This week we’re learning about the number six. The number bonds worksheets are focused on learning the number bonds to 6, writing the number “six” in words, reviewing previously learned equations and more.
My daughter was able to fly through the math questions on the 2nd page. When she was at 4 + 2, she got her fingers out to add them up. I drew her attention to the number pair images above which helped her quickly see that the answer was 6. When she got to the last 4 subtraction questions, I again drew her attention away from her hands to the “cheat sheet” above and showed her how she can use it to find the answer. I purposely put the number pairs above the questions for easy referral. I don’t think of it as cheating, I think of it as learning. The more time she spends studying it, the better in my opinion.
If you need to reprint the letter tiles for your child to be able to glue the letters that spell SIX on the first page, you can download them again here.
You can download the pdf of the worksheets below:
Mental Math Option
Using the free “Talking Abacus” app, make sure your child knows that a 6 is 5 + 1 on the abacus. Show them how they use their thumb to bring up a one bead at the same time as their index finger brings down a five bead. I would briefly show them a 7 (5+2), 8 (5+3) & 9 (5+4) as well.
Now using the Abacus Adventure 1 app, I would now let them try their hand at “Basic of abacus (1)”. Then let them go all the way to “Addition Lv5” (6). Even if they have done some of these levels previously, the practice is always good.
I would recommend sitting with them especially for #3 & #6, which is where they solve the math questions by trying to picture the abacus in their head. It might be tempting for them to switch to the regular left brain method of calculation, which is where we say the equation in our head or out loud before saying the answer. For example, we might say to ourselves: “Two plus two equals…..four”. It’s more auditory. We want them to try a more visual way. Ask them to try picturing the beads of the abacus in their head. They need to first imagine the abacus when it’s at the zero position. Then visualize themselves putting up two beads with their thumb, knowing how that looks, and then putting up two more beads. They can then say the answer that they “see”. Usually when my daughter or myself are doing calculations by visualization, our thumb and index finger naturally move as if we are calculating on the actual abacus.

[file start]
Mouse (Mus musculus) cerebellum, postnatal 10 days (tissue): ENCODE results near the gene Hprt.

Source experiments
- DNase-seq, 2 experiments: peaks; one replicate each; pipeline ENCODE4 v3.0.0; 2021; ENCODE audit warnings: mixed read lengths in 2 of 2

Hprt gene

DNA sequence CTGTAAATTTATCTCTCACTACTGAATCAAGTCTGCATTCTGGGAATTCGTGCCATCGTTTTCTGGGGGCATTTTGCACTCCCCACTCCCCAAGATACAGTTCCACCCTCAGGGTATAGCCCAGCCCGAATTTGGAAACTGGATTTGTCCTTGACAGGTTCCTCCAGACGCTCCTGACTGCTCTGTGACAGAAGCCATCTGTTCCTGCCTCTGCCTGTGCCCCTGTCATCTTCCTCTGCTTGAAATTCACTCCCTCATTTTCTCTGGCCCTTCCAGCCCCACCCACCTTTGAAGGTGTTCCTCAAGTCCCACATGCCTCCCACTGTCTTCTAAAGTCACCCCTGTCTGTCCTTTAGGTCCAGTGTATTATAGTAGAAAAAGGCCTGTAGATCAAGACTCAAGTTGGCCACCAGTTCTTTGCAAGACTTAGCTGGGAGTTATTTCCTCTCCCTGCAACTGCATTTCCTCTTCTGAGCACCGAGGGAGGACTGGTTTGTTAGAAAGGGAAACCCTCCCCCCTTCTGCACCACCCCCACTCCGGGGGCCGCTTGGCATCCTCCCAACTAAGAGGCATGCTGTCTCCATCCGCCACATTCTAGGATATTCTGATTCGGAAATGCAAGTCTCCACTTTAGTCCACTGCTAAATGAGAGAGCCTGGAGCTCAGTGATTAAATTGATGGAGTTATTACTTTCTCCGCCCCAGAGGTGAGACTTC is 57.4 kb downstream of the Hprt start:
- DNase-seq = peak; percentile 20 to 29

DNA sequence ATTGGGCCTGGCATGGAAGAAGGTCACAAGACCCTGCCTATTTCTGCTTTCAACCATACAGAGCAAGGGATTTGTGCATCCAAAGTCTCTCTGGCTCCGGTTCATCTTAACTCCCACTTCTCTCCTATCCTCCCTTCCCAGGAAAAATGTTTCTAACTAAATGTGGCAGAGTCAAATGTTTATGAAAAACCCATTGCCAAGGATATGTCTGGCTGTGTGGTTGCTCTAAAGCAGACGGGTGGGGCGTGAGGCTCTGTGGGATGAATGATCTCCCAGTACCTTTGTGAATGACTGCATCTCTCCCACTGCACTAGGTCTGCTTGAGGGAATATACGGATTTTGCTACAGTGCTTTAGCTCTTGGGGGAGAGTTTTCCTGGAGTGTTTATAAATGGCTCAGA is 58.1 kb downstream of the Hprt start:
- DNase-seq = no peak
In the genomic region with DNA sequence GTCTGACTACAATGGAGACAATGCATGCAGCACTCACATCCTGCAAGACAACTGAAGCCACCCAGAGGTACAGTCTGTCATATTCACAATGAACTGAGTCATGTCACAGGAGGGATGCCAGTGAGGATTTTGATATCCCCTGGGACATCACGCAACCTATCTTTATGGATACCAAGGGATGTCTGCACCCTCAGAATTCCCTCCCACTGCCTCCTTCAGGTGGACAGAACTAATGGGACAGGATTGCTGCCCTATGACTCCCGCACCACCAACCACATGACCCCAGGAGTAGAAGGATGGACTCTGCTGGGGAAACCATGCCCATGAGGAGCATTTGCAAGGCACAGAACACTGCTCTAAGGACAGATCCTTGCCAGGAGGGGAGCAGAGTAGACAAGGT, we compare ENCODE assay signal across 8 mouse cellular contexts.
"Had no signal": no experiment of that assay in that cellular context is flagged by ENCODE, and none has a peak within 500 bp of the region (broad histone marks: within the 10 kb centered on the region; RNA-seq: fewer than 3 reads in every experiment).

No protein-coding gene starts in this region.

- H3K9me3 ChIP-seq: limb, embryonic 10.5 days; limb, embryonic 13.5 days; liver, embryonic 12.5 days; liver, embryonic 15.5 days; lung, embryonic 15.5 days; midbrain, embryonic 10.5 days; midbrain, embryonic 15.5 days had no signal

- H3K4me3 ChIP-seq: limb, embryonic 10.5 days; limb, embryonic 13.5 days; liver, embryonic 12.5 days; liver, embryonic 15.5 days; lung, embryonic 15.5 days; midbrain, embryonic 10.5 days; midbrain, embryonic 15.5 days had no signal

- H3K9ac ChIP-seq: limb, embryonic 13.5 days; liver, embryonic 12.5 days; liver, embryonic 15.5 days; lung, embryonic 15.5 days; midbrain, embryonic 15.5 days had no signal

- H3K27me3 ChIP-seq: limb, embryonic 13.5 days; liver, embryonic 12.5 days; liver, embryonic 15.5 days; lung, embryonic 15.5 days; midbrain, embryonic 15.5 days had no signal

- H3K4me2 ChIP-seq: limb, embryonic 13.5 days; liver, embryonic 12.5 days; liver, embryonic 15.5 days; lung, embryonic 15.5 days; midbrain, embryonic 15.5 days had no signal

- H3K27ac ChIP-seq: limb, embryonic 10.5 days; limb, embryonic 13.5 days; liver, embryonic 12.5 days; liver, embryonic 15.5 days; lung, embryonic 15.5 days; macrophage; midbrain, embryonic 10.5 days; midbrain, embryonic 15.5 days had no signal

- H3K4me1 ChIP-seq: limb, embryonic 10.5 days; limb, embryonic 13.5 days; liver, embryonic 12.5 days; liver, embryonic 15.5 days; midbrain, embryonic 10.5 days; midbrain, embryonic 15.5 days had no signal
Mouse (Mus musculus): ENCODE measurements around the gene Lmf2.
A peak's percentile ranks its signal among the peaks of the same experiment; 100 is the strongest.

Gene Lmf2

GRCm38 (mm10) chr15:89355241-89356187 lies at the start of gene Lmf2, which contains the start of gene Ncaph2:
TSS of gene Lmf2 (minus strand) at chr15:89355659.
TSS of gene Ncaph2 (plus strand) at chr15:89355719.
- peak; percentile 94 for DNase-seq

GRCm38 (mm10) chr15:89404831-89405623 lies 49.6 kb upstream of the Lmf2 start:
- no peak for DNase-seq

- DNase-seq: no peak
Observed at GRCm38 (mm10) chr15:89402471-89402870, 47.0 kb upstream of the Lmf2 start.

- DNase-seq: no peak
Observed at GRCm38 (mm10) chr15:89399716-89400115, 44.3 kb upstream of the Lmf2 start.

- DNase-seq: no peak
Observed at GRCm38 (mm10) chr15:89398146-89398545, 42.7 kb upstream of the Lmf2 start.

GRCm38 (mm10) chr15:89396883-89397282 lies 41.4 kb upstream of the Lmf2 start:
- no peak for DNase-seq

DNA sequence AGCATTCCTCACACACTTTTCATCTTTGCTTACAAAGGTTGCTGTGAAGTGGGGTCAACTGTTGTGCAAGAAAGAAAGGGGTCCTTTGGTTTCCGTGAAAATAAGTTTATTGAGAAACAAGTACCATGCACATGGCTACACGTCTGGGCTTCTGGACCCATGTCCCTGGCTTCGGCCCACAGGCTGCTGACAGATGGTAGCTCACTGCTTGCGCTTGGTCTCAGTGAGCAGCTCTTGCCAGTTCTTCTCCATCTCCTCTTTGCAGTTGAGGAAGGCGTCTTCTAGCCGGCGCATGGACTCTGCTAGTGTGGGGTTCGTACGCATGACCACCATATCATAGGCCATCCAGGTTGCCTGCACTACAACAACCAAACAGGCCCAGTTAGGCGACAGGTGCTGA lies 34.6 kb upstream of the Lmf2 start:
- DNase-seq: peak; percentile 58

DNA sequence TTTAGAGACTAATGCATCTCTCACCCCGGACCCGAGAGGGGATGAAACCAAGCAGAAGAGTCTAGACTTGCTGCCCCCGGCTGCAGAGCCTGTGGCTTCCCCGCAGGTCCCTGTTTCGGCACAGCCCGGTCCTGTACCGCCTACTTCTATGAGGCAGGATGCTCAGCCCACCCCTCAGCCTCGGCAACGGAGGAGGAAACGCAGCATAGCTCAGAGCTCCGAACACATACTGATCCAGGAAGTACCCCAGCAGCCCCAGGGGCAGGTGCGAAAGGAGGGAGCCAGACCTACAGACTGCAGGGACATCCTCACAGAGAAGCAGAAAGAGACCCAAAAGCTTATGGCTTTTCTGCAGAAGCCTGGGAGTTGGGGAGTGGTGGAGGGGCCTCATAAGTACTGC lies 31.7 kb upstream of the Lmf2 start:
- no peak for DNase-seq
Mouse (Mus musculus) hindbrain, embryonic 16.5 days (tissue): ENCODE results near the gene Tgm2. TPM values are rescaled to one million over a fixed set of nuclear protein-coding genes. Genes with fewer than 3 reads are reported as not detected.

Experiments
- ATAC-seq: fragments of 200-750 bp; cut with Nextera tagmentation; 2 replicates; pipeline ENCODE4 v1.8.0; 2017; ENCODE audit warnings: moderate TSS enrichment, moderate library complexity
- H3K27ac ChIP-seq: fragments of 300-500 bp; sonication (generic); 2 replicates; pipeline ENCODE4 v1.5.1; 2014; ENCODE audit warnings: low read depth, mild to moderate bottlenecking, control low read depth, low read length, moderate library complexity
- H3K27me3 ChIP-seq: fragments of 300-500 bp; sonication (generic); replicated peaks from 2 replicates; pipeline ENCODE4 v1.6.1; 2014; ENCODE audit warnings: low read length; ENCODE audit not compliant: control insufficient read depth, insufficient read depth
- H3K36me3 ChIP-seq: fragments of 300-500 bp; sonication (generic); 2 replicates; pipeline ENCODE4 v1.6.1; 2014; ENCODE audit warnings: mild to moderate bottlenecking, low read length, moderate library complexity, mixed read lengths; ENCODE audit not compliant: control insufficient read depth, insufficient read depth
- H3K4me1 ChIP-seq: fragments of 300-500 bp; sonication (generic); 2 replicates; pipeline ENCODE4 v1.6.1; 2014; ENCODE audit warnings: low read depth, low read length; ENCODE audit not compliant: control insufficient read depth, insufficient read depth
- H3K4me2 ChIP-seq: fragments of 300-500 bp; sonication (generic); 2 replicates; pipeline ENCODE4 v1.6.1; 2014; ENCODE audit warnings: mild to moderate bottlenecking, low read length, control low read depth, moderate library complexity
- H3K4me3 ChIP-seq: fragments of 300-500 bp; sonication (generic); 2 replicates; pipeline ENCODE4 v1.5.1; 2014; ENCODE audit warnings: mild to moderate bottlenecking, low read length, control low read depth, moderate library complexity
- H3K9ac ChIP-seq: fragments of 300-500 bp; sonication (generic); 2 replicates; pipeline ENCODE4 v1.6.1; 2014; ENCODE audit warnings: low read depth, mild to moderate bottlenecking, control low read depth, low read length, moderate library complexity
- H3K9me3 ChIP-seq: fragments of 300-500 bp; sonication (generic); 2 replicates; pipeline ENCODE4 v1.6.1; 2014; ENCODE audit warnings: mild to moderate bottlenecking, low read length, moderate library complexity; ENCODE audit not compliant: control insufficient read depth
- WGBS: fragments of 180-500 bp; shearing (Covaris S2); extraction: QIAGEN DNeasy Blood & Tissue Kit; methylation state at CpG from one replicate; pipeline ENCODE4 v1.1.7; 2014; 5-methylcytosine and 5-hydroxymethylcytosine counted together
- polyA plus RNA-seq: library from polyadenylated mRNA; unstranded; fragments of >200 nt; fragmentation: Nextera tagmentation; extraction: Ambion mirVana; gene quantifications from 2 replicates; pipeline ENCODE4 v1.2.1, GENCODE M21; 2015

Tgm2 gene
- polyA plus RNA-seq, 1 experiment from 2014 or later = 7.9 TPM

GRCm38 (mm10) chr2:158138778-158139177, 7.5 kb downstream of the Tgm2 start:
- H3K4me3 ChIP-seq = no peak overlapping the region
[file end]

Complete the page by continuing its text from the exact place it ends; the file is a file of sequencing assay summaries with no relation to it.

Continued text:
This takes practice to train one’s brain to think this way, and it might feel very similar to stretching muscles that aren’t used to being stretched. It gets easier with time. I recommend letting them practice often, but only for a short amount each time.
Number bonds of 6 Card Game
Name: 6 Bonds
Cards: All the Aces, 2’s, 3’s, 4’s, 5’s, 6’s and Jokers of a card deck. We need 4 wild cards, so get 2 jokers from another deck or use the 2 extra junk cards that usually come with many card decks. A total of 28 cards.
Card Value’s: An Ace is 1, wild cards are zero, and 2, 3, 4, 5 & 6 will be their own value. Suits are of no importance in this game.
Deal: For a 2 person game, deal each person 7 cards. The remaining 14 cards can be split so each person has another pile of 7 cards, face down.
How To Play: This game is very similar to GO FISH. You want to pair two cards whose sum is equal to 6. So if your child has a 2, but no 4, they should ask “Do you have a 4?” If you do, you give it to them, if not say GO FISH and your child will need to pick a card from their pile of 7. Whether or not, the card requested was received, before ending their turn, they have one chance to put down one pair of cards that equals to 6. To put a pair of cards down, one must say the math equation they are putting down, for example: “I am putting down a 2 and a 4, because 2 plus 4 equals 6.” If either players run out of cards in their hand, they then pick up the remaining cards in their own pick up pile. Once one player has finished all their cards (in hand & pick up pile), the game ends.
Winner is: The person with the most pairs wins. If there’s a tie, the person who ran out of cards first wins.
Come back next week for fun math printables of the number seven.